Attorney General James Joins Multistate Amicus Brief Challenging Trump Administration's “Public Charge” Rules  

NEW YORK – Attorney General Letitia James today joined a coalition of 19 Attorneys General in filing a multistate amicus brief in support of plaintiffs in Mayor and City Council of Baltimore v Trump et alThe case challenges the Trump Administration’s abrupt changes to the longstanding Foreign Affairs Manual (FAM) guidance. The guidance now permits consular officials to consider the receipt of a wide range of public benefits when considering whether to give a person permission to enter the country. The Attorneys General argue that they have a compelling interest in protecting the health, well-being, and economic security of their residents. This includes public benefits designed to help families make ends meet and ensure strong, healthy families in across the nation. 

“This is yet another attempt by the Trump Administration to restrict legal immigration into our country,” said Attorney General Letitia James. “These new rules are un-American and will stand in the way of families being reunited and long-term residents gaining citizenship. We will continue to fight for policies that provide a pathway to citizenship and opportunity, rather than those that unfairly deny them.”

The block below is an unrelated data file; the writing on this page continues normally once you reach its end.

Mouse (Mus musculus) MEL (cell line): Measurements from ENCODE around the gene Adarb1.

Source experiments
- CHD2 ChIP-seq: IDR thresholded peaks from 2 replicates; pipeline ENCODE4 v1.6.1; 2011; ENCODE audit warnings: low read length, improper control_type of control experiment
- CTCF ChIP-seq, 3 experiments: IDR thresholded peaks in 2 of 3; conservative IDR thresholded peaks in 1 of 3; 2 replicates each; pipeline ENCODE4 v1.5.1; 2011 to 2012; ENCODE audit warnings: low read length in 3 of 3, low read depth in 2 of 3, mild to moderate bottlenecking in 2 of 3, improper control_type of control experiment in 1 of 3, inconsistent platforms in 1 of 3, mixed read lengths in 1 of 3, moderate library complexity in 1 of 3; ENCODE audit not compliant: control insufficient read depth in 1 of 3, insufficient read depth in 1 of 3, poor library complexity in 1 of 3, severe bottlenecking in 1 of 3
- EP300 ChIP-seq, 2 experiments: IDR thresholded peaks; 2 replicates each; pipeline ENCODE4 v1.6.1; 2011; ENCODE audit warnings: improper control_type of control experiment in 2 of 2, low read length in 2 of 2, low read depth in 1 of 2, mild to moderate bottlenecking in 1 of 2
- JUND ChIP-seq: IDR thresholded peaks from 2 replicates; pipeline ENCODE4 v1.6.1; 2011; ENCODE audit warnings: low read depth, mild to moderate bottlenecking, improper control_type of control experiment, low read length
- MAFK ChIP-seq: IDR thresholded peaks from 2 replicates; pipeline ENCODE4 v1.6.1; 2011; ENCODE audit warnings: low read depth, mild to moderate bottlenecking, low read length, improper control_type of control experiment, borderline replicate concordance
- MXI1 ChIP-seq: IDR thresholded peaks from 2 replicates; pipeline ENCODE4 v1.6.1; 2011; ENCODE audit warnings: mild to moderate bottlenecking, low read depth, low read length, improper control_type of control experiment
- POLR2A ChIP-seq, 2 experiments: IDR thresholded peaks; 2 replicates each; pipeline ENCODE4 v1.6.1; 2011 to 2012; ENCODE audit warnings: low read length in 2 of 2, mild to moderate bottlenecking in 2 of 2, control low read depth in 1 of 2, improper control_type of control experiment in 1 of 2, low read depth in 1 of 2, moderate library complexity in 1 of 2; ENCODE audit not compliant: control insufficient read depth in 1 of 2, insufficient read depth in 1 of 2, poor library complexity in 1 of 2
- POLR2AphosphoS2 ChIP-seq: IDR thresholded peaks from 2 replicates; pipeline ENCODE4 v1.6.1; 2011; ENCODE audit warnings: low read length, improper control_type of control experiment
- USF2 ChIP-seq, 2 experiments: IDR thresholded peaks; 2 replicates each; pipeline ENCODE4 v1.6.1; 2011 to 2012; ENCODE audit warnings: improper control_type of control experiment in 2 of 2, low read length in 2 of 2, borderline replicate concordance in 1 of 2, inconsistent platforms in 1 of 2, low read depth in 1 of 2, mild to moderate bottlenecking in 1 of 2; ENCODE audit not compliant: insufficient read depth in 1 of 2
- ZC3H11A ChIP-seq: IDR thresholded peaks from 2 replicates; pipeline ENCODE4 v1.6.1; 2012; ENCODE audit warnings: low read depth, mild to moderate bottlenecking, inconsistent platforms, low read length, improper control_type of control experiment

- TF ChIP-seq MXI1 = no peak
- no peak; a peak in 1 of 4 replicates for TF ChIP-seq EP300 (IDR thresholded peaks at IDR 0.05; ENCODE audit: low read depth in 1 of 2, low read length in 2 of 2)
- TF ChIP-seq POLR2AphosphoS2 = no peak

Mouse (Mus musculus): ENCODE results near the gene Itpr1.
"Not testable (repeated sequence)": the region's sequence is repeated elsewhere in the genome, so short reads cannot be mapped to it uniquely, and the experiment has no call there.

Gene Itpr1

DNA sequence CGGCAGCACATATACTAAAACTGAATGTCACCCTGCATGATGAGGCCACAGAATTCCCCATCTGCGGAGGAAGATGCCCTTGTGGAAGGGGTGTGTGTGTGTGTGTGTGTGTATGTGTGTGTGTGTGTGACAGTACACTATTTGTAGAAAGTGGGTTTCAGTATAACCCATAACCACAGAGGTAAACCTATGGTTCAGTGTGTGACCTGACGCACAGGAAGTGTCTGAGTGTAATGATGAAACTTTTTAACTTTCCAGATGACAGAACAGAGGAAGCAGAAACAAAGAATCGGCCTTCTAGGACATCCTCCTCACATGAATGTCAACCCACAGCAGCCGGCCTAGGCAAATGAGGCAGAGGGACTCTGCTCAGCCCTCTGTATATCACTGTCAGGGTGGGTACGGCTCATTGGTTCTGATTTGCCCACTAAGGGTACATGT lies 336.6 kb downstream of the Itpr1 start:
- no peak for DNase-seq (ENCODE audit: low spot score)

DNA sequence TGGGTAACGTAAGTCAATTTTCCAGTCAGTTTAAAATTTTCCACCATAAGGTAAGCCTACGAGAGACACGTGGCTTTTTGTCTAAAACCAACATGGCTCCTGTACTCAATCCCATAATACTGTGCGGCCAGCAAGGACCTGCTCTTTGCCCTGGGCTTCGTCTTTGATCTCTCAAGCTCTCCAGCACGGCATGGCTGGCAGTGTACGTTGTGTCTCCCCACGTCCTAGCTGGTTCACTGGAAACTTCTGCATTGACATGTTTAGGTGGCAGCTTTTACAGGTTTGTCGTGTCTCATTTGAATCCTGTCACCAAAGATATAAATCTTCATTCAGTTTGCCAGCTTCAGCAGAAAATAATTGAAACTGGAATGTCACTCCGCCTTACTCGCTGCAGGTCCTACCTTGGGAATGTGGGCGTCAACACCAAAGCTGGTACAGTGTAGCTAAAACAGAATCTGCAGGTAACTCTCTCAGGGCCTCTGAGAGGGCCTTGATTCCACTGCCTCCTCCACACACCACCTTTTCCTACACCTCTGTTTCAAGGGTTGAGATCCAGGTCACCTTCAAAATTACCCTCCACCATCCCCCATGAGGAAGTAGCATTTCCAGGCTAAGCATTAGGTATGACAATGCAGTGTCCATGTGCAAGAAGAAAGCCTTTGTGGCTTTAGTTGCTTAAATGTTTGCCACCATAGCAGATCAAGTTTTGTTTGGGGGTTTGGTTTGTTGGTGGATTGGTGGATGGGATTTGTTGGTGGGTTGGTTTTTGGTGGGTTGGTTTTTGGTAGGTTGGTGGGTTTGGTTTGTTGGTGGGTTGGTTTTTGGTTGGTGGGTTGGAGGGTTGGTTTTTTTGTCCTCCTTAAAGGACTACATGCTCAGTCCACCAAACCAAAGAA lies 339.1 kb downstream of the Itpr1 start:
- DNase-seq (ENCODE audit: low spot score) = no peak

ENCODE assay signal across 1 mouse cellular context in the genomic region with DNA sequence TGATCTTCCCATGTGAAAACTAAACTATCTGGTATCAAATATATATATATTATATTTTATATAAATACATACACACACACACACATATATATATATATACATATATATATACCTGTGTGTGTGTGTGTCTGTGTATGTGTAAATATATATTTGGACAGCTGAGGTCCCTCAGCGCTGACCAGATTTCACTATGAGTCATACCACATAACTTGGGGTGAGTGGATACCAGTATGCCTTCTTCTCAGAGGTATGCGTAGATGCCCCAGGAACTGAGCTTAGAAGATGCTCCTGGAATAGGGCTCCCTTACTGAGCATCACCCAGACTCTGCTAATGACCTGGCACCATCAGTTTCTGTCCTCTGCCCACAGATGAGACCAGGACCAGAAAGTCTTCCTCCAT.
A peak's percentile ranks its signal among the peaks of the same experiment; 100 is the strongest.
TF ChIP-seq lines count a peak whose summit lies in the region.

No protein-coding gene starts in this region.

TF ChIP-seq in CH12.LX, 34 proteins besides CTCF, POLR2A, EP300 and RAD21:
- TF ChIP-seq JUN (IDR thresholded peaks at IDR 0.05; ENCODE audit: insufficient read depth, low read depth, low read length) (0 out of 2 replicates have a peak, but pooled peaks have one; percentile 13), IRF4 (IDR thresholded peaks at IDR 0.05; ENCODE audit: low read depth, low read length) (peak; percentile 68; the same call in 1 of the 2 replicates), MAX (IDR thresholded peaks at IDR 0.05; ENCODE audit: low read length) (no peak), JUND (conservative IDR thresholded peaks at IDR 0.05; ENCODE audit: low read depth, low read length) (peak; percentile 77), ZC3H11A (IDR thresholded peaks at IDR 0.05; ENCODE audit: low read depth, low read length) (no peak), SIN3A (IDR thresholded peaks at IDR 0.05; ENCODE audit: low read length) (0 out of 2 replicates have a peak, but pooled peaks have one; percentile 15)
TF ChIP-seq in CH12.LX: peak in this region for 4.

On January 3, 2018, the U.S. Department of State revised sections of its FAM guidance to permit consular officials to consider the receipt of a wide range of public benefits. This includes considering an applicant’s entire household when adjudicating admission and decreases the weight traditionally given to a financial sponsor’s affidavit of support to determine whether someone is a “public charge.” The term public charge has long been used to describe people who are primarily dependent on government-funded cash assistance or long-term care. Individuals who are likely to become a public charge may be denied admission to the U.S. or lawful permanent status.   

On November 28, 2018, the City of Baltimore filed a lawsuit in the U.S. District Court for the District of Maryland, challenging the Trump Administration’s changes to the public charge guidance in the FAM. The City of Baltimore and its counsel, Democracy Forward, argue that the FAM guidance deters immigrant families from accepting Baltimore’s public benefits such as housing, healthcare, education, and other assistance programs out of fear of jeopardizing their future legal immigration status or the status of their family members. The City further argues that it will be forced to expend resources to encourage immigrants to accept these benefits, and that the changes to the FAM guidance will impose costs on Baltimore’s programs and the city as a whole. 

Attorney General James joined the Attorneys General of Colorado, Connecticut, Delaware, Illinois, Iowa, Massachusetts, Maryland, Michigan, Minnesota, Nevada, New Jersey, New Mexico, Oregon, Virginia, Vermont and Washington, led by California and the District of Columbia.